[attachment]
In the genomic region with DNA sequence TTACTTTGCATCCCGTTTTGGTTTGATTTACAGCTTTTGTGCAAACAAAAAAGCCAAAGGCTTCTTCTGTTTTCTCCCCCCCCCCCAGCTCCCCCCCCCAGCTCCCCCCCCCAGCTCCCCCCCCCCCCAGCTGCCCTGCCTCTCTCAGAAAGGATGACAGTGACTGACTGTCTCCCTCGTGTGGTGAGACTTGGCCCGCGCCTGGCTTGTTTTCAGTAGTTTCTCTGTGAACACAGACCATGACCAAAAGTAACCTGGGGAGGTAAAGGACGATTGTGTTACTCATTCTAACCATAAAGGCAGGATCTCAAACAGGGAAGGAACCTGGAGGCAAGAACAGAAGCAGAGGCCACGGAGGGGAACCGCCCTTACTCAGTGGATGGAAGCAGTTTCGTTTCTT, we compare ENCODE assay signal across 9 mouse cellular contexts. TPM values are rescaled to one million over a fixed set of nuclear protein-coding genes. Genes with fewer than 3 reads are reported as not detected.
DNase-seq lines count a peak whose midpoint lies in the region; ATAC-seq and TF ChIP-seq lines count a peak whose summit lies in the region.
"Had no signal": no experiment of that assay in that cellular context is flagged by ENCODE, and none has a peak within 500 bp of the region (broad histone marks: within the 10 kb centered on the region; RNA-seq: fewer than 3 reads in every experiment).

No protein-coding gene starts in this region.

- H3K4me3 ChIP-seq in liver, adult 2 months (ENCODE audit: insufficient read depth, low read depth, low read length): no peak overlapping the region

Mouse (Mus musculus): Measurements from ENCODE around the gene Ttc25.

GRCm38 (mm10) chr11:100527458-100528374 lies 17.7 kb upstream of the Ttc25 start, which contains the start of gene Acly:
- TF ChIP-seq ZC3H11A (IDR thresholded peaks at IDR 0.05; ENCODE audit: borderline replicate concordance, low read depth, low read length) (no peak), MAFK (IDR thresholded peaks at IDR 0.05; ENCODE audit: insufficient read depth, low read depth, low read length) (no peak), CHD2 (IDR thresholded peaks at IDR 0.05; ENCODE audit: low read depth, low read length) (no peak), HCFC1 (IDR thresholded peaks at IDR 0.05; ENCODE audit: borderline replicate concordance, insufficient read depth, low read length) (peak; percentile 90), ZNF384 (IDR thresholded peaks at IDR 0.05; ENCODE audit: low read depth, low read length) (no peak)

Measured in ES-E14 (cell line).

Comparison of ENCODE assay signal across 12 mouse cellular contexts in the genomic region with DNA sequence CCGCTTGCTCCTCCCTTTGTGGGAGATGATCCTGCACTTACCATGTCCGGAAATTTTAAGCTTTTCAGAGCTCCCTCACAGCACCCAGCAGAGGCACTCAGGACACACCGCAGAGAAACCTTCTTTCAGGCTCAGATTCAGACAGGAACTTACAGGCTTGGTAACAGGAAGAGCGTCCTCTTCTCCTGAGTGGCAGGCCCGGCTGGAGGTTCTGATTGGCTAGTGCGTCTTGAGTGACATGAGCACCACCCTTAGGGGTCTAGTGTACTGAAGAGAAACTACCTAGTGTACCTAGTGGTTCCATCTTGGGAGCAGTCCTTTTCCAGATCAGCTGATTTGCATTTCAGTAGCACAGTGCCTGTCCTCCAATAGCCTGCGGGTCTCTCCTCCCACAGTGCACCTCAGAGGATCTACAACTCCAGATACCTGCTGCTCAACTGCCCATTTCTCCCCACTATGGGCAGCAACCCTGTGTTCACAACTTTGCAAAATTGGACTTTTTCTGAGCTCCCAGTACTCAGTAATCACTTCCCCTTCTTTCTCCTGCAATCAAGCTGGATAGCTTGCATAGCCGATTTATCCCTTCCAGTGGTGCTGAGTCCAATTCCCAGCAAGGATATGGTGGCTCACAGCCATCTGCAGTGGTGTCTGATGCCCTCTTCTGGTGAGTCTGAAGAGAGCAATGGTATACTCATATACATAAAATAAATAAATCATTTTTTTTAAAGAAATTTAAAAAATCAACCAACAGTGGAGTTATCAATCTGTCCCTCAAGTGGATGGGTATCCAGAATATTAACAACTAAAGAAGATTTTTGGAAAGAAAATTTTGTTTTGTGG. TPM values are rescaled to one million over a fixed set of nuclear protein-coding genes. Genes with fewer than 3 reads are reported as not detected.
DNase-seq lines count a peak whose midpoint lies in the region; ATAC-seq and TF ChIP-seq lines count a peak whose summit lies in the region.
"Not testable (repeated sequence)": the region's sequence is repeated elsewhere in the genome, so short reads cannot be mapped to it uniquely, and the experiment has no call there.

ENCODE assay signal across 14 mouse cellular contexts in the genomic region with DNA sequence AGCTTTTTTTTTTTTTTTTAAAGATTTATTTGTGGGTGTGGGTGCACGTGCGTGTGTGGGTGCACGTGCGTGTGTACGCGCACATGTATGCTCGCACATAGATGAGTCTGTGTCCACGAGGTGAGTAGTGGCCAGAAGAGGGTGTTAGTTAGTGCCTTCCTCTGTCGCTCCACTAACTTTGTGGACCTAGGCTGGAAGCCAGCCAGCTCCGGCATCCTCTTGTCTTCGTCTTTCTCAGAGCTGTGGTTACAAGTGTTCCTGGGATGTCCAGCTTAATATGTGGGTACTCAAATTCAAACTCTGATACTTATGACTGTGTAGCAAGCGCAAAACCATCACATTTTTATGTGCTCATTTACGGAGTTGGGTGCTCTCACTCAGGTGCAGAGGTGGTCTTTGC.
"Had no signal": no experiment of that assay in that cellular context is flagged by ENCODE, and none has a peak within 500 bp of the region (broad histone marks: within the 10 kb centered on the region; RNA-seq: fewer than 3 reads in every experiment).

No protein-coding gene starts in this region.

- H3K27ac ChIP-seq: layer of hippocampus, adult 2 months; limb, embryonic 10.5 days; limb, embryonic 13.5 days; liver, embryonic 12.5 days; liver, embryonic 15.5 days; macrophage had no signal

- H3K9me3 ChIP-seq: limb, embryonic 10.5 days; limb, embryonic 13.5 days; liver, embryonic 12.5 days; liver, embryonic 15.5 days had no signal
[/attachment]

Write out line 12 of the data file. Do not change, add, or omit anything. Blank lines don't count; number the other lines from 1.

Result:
"Not testable (repeated sequence)": the region's sequence is repeated elsewhere in the genome, so short reads cannot be mapped to it uniquely, and the experiment has no call there.